Editor: Sincere thanks for your front-page spread on our new wave of anti warriors. It was just the shot in the arm my wavering support of our position in the Persian Gulf needed.
Editor: Carl Bacharach died a few weeks ago. His absence seems unreal. He was bright, warm, colorful and caring, rare and welcome qualities in a judge.
An early anecdote of him is that of the legislator on the floor of the House of Delegates years ago, who pretended to have a small secret radio with which he could get voting instructions from his friend, Jack Pollack.
In recent years he was often seen driving an ancient car, enjoying his meals at a deli more than most people, wearing his dark European fisherman's cap, or perhaps lecturing young criminal defendants in an avuncular manner.
He was blessed with a unique combination of elements in his personality -- a delicious sense of humor and a profound belief in the worth of human beings, especially the humble variety.
His decisions were quickly thought out, clearly announced and expressed in pithy language. He hated cant and hypocrisy, ridiculed ostentation and hollowness, and felt strongly that the Trenton Democratic Club has as much right to have a monopoly on ethics as the Gibson Island Club.
I remember his partly mock and partly real fear when an unknown man with a briefcase walked into his courtroom and Carl timidly asked him if he was from the IRS. He was not. The spectators enjoyed it. On another occasion he said to a witness, "Don't raise your hand and be sworn. We grew up together. I wouldn't believe you under oath or not under oath."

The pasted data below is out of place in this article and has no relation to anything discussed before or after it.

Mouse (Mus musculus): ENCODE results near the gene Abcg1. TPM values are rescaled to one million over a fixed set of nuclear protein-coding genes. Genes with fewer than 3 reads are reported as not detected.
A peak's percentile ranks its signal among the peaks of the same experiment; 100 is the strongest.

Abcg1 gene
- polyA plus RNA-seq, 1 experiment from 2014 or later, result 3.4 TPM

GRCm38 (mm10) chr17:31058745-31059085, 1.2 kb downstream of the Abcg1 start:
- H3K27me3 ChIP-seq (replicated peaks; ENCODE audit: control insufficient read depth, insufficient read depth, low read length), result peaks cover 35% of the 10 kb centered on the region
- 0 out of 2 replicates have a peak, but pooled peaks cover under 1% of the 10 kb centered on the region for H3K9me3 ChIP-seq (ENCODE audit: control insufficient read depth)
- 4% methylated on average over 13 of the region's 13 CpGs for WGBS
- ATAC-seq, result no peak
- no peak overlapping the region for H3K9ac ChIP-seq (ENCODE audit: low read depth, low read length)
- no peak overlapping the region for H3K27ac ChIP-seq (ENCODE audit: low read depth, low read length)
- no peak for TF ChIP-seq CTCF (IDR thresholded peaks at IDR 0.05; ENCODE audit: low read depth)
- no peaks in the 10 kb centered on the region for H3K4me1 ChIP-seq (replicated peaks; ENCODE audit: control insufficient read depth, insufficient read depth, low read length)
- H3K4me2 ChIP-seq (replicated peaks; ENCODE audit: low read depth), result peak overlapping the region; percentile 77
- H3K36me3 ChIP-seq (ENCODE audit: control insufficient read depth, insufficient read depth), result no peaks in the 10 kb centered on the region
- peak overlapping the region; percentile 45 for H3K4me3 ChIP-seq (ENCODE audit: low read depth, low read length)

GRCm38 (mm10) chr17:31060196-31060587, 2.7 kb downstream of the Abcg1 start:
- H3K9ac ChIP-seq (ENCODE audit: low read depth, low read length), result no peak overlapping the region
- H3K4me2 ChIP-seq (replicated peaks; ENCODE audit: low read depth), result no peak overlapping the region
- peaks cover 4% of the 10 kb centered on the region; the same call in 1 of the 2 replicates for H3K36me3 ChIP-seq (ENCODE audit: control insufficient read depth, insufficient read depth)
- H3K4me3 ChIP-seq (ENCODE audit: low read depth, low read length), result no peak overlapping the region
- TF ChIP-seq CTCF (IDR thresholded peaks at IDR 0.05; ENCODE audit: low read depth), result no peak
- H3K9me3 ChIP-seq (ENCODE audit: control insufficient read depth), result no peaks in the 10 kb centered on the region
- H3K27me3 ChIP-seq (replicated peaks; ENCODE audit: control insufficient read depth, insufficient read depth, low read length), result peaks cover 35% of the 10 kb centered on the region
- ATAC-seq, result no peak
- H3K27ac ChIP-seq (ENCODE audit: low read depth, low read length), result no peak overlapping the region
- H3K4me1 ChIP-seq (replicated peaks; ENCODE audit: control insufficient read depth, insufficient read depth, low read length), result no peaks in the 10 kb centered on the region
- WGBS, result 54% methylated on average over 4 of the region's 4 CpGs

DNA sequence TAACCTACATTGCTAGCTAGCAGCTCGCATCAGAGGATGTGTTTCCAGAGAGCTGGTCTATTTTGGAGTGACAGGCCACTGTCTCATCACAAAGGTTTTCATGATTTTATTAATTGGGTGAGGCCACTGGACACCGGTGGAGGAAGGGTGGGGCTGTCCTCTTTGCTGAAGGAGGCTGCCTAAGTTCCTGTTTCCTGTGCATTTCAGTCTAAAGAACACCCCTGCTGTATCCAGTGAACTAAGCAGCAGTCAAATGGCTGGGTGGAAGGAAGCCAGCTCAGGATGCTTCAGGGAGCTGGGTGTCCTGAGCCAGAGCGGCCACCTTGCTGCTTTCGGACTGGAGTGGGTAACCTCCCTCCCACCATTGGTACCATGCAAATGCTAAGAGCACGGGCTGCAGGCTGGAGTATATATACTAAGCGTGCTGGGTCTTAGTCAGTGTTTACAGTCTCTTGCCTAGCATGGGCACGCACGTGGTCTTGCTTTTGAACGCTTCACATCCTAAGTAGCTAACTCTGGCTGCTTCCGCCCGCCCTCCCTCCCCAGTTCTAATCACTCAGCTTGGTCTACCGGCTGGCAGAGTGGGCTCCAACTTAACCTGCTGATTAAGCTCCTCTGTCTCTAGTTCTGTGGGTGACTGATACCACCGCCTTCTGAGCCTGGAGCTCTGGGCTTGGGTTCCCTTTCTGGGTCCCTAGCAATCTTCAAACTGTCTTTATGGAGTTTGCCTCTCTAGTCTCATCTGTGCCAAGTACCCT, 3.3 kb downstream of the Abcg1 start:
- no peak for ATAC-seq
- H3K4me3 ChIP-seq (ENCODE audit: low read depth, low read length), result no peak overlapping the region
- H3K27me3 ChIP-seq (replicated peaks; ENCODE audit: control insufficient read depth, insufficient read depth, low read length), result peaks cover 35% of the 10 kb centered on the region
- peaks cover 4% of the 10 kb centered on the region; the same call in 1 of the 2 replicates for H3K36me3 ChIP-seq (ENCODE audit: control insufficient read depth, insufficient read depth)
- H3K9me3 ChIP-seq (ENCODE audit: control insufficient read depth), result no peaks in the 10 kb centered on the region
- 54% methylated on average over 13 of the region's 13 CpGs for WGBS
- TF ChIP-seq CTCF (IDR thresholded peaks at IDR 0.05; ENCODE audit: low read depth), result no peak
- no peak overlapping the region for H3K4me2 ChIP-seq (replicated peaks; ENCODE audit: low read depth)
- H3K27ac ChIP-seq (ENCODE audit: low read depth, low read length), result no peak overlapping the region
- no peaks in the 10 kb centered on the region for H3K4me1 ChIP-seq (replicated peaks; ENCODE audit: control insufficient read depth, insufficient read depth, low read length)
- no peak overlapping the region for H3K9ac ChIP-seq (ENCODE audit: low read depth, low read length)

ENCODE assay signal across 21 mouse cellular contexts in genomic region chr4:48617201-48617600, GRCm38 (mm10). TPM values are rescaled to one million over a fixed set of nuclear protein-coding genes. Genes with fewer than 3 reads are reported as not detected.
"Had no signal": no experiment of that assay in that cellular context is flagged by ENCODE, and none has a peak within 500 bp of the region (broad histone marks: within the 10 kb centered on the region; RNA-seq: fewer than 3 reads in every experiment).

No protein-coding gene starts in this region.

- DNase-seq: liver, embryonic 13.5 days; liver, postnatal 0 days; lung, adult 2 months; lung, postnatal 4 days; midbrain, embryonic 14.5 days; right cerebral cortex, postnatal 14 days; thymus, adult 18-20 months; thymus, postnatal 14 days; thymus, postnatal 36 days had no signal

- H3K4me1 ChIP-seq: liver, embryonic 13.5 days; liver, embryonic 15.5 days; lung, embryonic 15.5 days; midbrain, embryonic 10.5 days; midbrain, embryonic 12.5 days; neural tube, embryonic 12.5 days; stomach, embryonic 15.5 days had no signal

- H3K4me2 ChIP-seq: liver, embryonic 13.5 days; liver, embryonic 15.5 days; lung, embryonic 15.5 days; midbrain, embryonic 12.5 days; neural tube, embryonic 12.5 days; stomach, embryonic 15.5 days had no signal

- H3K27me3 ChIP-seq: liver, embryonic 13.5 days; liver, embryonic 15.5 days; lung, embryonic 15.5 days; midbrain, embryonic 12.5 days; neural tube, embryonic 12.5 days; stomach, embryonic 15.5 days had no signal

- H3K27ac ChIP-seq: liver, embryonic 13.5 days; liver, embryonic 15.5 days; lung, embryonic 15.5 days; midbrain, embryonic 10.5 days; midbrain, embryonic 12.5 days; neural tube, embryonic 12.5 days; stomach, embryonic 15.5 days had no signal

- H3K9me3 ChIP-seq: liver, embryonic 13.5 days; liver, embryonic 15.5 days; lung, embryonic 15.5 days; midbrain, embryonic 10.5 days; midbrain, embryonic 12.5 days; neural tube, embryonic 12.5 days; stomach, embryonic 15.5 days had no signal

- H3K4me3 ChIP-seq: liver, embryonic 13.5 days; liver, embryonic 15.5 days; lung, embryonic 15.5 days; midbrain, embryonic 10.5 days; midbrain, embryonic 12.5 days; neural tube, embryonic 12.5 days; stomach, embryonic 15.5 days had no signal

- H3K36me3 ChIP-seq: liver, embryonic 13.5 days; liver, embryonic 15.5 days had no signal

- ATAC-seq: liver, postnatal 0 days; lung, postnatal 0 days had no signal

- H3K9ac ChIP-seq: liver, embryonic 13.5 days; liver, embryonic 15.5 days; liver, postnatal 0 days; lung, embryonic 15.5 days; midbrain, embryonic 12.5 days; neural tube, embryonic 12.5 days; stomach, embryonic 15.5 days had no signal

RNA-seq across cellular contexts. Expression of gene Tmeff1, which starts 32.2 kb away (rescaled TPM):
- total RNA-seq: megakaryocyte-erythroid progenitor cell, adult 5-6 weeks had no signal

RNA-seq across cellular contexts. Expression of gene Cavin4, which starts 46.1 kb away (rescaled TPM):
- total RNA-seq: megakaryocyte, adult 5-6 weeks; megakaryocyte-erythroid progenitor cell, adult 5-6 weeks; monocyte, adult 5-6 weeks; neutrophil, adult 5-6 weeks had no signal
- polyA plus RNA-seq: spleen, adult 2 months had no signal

He refused one time to allow a young landlord to evict a young female tenant when he was convinced that the tenant had granted the landlord sexual favors. In his verbal opinion he announced that this was what was known in law as "a counterclaim."
Carl never allowed his judge's robe to affect his feelings for people. He maintained his friendships all his life with clerks, elevator operators, and taxi drivers. It was mentioned that courthouse employees cried when they heard of his death. His well defined sense of loyalty affected his professional, personal and family relationships. This gentle man loved family, friends and people generally. He also had an abiding love of justice, and an equally strong affection for mercy. He was an intelligent and practical judge "who never forgot what human frailty is."
Editor: You recently published a letter from Stephen Kranz, a New Orleans attorney, who praised David Duke, the sometime Nazi, national leader of the Ku Klux Klan and defeated candidate for the U.S. Senate. The letter stated that Mr. Duke was supported by "all segments of the white population" because he "represented their social and political attitudes on the 'unspoken' issues" of the economy, welfare reform and education.
Sixty years ago Adolf Hitler, a man for whom Mr. Duke has repeatedly expressed admiration, spoke to a nation beset by high unemployment, hyper-inflation and disorder. Hitler promised the German people that he would bring about full employment, a stable currency and law and order. Hitler, like his modern day follower in Louisiana, offered only the easy "solution" of creating scapegoats.
David Duke has already exceeded the accomplishments of the man he so admires. Hitler, before destroying German democracy, never received more than about 35 percent of the "Aryan" vote. In Louisiana 55-60 percent of the white voters supported the former national leader of the Klan.
Alan C. Cohen.
Duke and Hitler
Editor: Having just read Stephen Kranz's letter concerning the people of Louisiana who voted for David Duke, I hasten to respond. Mr. Kranz paints the portrait of an educated, angry and frustrated white population who believe David Duke to be responsive to their concerns. Let us never forget that this portrait resembles that of Nazi Germany and the popularity of Adolf Hitler.